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November 24, 2023updated 01 Dec 2023 11:30am

Dyson ‘offered to settle’ Mirror libel claim but was ‘forced’ to trial

Dyson told the court he had offered to settle the case with an apology and correction.

By PA Media

UPDATE: Mirror strikes victory for honest opinion as Dyson loses £1m libel bid

Sir James Dyson must wait to find out whether he has been successful in his libel trial against the publisher of the Daily Mirror.

The inventor, 76, gave evidence at the Royal Courts of Justice across two days in a trial against Mirror Group Newspapers (MGN) over an article published in January 2022.

In the Daily Mirror article, columnist Brian Reade referred to the engineer as “the vacuum-cleaner tycoon who championed Vote Leave due to the economic opportunities it would bring to British industry before moving his global head office to Singapore”.

He continued: “Kids, talk the talk but then screw your country and if anyone complains, tell them to suck it up.”

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Sir James subsequently brought a claim against MGN for libel, describing the allegations in the article as a “vicious and vitriolic” personal attack.

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MGN is defending the claim, including on honest opinion.

At the end of the trial on Thursday, Mr Justice Jay said he was going to give a decision in writing at a later date, suggesting the ruling may come before Christmas.

“I am going to think carefully about it,” he said.

During the second day of his cross-examination on Wednesday, Sir James was asked about the January 2019 announcement that the Dyson company would be establishing a global headquarters in Singapore.

The inventor said he did not believe he had been hypocritical, adding: “I don’t think it was a vote of no confidence in Britain because since Brexit I have continued to invest in Britain… I have continued to do so.”

Dyson: Mirror ‘didn’t bother to reply’

Adrienne Page KC, for MGN, asked Sir James why he “felt like you have to spend £1m on a lawsuit”, when he had a significant public status, including an article under his name in The Telegraph newspaper rebutting the allegation he had behaved hypocritically.

He said: “This was a vicious and vitriolic attack on me personally… We got in touch with you [MGN] and you didn’t bother to reply.”

He continued: “We offered to settle with an apology and a correction at an early stage… I am forced to continue to defend my reputation which you have severely damaged.”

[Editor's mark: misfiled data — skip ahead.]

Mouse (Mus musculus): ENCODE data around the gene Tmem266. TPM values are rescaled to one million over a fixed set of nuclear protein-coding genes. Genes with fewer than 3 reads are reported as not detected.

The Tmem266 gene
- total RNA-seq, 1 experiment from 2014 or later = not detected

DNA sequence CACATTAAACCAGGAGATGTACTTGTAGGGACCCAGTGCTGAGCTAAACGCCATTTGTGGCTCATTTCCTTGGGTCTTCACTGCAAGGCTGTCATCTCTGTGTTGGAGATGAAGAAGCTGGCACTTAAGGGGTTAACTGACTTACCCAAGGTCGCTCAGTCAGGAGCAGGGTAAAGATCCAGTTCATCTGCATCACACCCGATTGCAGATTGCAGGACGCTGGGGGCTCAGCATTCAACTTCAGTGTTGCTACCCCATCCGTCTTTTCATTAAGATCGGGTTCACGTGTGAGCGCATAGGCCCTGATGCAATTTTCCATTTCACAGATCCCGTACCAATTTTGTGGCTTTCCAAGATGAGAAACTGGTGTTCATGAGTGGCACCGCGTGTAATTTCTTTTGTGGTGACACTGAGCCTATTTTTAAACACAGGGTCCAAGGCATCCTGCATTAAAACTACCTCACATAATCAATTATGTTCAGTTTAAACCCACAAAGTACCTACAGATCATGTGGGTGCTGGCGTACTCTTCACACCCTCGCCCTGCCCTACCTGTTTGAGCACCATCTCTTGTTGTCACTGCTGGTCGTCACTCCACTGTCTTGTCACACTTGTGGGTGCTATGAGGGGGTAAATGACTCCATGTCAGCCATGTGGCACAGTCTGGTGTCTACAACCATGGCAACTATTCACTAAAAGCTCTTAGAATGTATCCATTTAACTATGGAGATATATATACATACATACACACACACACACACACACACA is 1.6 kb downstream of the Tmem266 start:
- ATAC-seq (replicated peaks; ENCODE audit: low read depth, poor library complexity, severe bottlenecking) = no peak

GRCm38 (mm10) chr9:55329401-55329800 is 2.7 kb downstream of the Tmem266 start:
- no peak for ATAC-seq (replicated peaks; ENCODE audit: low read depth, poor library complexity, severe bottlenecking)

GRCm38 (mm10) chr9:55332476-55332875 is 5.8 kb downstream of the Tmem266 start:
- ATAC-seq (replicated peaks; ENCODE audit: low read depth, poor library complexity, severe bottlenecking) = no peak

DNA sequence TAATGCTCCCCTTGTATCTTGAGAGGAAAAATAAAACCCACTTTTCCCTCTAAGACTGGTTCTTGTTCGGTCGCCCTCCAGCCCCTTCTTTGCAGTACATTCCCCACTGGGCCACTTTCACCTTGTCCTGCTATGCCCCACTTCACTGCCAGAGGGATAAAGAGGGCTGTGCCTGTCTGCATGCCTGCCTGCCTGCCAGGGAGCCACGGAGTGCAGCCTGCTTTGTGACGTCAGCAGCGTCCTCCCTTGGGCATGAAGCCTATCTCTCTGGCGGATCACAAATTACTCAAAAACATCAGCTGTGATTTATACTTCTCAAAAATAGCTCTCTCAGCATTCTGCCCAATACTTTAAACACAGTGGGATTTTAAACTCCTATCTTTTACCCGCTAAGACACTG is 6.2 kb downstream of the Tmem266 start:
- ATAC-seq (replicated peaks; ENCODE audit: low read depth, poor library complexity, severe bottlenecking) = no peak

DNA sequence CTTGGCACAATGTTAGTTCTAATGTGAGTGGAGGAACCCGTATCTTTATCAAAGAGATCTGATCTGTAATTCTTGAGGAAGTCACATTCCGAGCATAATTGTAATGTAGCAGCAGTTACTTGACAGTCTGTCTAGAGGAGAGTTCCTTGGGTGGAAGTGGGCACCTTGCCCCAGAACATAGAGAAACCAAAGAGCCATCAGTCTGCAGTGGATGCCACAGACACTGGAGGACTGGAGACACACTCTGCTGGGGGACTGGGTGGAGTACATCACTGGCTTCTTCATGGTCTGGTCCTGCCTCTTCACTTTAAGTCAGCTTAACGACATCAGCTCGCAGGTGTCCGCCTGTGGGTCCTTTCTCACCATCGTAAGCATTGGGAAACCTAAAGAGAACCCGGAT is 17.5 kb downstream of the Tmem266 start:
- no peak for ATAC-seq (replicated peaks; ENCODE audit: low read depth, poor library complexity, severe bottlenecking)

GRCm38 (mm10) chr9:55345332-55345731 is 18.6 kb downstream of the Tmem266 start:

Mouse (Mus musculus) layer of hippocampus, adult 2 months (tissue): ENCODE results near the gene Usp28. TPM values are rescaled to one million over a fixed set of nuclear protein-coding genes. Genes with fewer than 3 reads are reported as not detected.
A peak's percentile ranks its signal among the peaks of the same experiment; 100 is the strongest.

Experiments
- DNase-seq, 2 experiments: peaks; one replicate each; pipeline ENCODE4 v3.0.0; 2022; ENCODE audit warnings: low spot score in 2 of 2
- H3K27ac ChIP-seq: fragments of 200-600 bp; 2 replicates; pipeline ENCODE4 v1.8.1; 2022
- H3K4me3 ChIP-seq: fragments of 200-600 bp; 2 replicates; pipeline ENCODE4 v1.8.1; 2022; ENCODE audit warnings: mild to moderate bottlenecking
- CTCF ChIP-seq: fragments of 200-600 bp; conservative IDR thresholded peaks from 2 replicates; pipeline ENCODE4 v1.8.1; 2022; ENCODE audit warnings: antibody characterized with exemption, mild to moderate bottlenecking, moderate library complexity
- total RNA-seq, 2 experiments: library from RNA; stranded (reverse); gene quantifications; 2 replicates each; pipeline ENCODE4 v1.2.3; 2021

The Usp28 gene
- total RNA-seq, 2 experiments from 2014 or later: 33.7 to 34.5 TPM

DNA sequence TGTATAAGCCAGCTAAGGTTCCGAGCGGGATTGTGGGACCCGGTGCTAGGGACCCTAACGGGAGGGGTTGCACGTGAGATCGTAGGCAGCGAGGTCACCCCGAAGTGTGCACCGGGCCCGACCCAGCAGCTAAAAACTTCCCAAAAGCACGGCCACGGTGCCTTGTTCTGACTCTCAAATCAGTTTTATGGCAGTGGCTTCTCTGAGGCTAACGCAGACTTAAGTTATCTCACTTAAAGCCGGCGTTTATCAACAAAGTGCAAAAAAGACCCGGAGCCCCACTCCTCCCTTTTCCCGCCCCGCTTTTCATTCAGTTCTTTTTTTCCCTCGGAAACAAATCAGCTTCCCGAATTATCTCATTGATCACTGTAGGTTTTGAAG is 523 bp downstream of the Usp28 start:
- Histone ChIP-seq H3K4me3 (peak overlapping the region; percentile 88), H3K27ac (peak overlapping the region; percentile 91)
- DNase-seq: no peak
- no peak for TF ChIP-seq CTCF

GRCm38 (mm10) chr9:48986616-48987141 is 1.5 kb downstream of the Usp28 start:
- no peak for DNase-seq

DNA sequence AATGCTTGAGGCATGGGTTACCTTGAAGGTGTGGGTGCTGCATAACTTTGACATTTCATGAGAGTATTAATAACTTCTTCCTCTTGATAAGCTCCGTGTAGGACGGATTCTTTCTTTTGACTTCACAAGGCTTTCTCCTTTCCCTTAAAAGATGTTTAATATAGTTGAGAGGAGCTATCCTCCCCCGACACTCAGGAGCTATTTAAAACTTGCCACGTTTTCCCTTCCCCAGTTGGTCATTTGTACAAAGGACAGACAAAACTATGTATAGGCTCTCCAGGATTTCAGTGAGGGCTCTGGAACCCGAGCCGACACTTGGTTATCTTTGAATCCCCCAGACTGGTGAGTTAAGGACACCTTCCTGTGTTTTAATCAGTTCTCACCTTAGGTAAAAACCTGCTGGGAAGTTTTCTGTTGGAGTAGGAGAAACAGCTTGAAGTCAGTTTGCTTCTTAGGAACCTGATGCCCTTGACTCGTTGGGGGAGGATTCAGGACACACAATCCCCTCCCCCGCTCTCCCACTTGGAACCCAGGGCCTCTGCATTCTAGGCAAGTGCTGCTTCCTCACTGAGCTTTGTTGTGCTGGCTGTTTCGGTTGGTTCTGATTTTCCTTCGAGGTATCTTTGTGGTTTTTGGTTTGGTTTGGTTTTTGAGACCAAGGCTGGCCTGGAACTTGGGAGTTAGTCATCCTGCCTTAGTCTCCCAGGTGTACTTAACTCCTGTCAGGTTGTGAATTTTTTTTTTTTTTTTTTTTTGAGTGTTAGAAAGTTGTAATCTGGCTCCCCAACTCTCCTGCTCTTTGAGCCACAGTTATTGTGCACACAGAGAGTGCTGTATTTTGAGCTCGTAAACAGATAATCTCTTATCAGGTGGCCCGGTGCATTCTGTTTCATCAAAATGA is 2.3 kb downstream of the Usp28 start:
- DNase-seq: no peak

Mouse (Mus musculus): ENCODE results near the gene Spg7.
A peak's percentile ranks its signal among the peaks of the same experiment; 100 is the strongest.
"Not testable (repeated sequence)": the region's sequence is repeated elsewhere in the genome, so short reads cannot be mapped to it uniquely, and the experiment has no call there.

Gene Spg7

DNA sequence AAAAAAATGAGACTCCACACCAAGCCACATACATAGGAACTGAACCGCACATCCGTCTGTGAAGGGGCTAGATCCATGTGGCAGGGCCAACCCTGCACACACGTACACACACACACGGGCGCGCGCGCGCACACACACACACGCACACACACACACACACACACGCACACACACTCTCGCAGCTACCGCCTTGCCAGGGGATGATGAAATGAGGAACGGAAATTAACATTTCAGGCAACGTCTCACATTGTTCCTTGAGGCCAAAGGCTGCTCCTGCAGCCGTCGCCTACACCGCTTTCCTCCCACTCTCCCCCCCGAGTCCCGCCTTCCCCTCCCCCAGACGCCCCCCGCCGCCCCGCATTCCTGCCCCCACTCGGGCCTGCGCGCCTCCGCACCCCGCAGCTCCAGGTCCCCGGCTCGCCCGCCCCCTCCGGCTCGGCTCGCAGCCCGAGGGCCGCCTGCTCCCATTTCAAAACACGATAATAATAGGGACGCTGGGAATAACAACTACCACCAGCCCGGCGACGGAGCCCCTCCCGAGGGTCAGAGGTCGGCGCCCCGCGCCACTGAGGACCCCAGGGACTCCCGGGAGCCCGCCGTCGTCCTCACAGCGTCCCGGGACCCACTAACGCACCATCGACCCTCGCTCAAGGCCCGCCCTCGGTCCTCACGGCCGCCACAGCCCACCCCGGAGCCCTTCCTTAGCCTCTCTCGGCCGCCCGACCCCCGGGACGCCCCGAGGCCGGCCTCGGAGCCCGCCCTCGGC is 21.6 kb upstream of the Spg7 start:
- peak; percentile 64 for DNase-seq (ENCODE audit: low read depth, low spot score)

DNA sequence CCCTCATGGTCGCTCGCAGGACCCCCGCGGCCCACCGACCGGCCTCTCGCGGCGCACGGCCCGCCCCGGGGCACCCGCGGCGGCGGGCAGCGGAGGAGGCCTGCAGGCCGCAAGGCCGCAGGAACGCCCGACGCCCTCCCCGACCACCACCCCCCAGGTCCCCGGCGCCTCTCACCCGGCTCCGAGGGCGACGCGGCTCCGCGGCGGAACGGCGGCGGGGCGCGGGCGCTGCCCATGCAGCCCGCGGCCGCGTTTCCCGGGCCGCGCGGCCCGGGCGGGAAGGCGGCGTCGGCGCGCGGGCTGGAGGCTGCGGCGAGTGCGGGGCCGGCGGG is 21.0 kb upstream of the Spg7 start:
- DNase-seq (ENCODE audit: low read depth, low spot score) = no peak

Page asked Sir James: “Would you describe yourself as thin-skinned?”

The inventor replied: “No.”

Sir James Dyson arriving at the Royal Courts Of Justice, central London, for his libel trial against Mirror Group Newspapers on 21 November 2023. Picture: Gareth Fuller/PA Wire
Sir James Dyson arriving at the Royal Courts Of Justice, central London, for his libel trial against Mirror Group Newspapers on 21 November 2023. Picture: Gareth Fuller/PA Wire

In his written evidence for the case, Sir James said the allegations “represent a personal attack on all that I have done and achieved in my lifetime and are highly distressing and hurtful”.

He continued: “Most importantly, they undermine all the work I have done trying to help young people with an interest in engineering to gain the necessary training as well as practical experience and employment opportunities in this field.”

Mirror lawyer accuses Dyson of ‘huge exaggeration’

After reading parts of this evidence to the court, Page suggested it was “a huge exaggeration” and that Mr Reade’s article was an expression of his opinion.

Sir James denied any exaggeration, adding: “It is not the opinion of an honest man.”

Justin Rushbrooke KC, for Sir James, said in written submissions that the articles, both in print and online, “constituted a serious and unjustified slur on Sir James’s reputation, business and personal”.

He added that an “honest opinion is supposed to give latitude but it is not a licence for a journalist to mislead the reader”.

Rushbrooke also pointed out that the word “screwed” could be seen as meaning “underhand and discreditable”.

But Page told the court the words in the article were “substantially correct” and that Sir James could not dictate how the commentator posed them.

She added that the article “is pitched to a lay audience, against a notorious background to 2019 and he is doing it pithily”.

On how the reference to having “screwed the country” could be viewed, the court heard that this may not necessarily be limited to the potential impact on the Dyson corporation.

In written submissions, she added that Sir James’s approach to the legal claim “has been markedly unreasonable, wholly disproportionate and abusive”.

In a statement, a Dyson spokesperson said Sir James had brought the legal claim “as a last resort”, adding that the allegations in the article “were vicious, vitriolic and attacked his personal character in the very worst way”.

But an MGN spokesperson said: “The Mirror will vigorously defend the honest opinions of our columnists which we consider in this case to be essentially indisputable.”

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Select and enter your email address Weekly insight into the big strategic issues affecting the future of the news industry. Essential reading for media leaders every Thursday. Your morning brew of news about the world of news from Press Gazette and elsewhere in the media. Sent at around 10am UK time. Our weekly does of strategic insight about the future of news media aimed at US readers. A fortnightly update from the front-line of news and advertising. Aimed at marketers and those involved in the advertising industry.
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